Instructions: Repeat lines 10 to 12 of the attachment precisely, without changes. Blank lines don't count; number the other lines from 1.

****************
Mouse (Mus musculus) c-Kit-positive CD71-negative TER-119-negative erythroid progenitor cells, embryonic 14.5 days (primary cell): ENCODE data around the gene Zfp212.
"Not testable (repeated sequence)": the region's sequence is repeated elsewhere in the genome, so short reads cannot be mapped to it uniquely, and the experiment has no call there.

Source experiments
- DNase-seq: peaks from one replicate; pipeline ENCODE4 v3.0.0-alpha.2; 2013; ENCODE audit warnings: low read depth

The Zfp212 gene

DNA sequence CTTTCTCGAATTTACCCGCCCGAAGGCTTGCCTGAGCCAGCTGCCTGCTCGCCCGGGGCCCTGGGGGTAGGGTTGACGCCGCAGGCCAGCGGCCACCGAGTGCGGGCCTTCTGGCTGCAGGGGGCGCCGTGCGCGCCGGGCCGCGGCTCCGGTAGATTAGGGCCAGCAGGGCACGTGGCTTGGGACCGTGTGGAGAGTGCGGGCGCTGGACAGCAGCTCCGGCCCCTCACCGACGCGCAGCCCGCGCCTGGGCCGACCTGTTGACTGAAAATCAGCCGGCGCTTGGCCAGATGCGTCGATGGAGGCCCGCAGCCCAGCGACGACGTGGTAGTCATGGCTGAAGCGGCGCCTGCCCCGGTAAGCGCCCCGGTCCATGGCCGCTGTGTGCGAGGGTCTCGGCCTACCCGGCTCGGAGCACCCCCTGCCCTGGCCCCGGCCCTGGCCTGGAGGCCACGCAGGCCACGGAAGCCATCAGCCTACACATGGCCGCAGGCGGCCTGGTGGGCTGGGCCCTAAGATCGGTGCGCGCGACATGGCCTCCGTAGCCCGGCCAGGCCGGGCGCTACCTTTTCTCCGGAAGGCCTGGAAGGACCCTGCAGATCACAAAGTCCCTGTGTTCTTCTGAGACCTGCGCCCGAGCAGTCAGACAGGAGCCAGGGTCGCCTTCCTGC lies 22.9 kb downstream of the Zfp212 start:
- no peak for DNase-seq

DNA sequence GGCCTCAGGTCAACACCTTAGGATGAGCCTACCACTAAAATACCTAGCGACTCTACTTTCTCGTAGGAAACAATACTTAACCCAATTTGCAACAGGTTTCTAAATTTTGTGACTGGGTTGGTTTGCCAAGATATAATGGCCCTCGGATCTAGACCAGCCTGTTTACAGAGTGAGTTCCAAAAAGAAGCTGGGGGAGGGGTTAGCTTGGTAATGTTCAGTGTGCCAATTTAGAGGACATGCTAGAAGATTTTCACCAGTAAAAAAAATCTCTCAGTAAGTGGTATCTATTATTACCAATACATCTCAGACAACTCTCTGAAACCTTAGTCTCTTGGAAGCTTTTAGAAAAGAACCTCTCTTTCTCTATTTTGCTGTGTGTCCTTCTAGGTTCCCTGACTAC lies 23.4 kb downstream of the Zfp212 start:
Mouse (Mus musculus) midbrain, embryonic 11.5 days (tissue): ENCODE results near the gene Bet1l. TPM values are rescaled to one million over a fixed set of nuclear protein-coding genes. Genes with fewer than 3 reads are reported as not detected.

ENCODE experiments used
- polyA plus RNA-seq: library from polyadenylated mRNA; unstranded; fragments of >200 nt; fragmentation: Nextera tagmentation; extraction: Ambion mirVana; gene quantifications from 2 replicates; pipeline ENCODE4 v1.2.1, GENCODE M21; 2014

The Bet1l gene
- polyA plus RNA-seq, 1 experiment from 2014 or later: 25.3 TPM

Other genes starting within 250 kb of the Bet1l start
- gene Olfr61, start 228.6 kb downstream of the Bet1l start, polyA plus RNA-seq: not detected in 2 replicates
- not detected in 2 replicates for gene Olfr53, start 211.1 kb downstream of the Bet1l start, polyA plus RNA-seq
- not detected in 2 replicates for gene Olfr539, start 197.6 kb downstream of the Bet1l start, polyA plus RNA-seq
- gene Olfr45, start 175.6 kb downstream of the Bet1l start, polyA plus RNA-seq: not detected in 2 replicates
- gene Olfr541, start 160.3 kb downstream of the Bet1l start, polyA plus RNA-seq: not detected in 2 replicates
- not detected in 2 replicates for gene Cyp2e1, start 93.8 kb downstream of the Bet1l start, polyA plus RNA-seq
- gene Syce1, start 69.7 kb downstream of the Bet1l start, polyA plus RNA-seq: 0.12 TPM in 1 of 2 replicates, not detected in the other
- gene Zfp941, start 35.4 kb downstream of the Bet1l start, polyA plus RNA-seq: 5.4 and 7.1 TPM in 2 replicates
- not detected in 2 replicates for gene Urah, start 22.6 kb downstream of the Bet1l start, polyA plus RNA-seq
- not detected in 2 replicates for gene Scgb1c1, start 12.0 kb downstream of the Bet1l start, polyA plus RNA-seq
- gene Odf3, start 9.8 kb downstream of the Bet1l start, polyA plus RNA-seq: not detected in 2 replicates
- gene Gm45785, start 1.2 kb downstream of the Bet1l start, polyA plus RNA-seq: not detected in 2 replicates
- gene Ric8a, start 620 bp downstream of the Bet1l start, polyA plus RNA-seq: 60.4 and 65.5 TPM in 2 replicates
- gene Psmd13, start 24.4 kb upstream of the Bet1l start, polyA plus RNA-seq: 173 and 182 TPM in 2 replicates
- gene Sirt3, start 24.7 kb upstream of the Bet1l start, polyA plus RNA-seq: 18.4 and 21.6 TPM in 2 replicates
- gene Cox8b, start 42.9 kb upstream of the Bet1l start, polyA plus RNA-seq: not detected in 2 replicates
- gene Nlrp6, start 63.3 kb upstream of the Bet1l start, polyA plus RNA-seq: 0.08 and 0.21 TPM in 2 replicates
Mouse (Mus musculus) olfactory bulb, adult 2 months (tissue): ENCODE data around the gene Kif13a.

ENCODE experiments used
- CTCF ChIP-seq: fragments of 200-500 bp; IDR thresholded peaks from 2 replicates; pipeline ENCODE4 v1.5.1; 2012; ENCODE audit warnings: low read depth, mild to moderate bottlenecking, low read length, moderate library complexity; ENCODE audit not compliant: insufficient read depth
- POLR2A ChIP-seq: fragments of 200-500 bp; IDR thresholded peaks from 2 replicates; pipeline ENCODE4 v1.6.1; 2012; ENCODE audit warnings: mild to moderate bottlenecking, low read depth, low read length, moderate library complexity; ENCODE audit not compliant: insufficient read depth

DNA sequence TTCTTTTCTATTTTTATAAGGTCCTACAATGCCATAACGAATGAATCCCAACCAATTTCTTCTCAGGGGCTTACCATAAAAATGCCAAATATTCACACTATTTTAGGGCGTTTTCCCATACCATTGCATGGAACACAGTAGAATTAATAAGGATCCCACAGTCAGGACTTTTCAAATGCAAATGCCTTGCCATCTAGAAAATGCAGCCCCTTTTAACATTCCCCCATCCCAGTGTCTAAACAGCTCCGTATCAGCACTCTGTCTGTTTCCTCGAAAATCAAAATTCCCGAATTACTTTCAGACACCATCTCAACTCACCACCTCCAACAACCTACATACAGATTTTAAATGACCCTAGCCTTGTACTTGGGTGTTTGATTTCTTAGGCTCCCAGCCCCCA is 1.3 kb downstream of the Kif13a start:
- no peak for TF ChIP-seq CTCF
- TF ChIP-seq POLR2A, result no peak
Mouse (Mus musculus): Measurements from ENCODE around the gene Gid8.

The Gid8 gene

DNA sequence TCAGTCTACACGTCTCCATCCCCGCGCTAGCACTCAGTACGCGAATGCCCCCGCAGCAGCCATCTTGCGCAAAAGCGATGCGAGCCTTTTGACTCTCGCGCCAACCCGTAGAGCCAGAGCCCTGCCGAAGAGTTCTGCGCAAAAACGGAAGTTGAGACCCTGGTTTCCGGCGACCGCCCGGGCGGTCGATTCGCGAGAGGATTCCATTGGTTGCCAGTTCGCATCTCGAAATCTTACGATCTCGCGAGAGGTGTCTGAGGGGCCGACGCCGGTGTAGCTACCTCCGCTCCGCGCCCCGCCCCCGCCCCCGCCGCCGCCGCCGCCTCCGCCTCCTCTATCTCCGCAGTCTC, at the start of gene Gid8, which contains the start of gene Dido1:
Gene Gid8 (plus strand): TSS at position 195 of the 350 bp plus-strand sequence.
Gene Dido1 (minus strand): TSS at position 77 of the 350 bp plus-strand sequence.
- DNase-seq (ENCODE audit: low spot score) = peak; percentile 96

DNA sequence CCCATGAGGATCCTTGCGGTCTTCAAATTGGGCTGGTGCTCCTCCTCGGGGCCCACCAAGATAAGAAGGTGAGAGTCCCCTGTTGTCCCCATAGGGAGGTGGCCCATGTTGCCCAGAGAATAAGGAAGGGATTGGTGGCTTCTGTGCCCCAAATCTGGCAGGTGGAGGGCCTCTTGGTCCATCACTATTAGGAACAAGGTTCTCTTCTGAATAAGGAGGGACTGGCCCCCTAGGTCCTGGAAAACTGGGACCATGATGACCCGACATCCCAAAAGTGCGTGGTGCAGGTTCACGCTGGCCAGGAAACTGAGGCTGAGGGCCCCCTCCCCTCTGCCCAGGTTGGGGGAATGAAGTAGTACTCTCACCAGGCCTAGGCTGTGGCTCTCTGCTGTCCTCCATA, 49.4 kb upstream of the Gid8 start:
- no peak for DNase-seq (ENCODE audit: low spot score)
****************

ENCODE experiments used
- polyA plus RNA-seq: library from polyadenylated mRNA; unstranded; fragments of >200 nt; fragmentation: Nextera tagmentation; extraction: Ambion mirVana; gene quantifications from 2 replicates; pipeline ENCODE4 v1.2.1, GENCODE M21; 2014

The Bet1l gene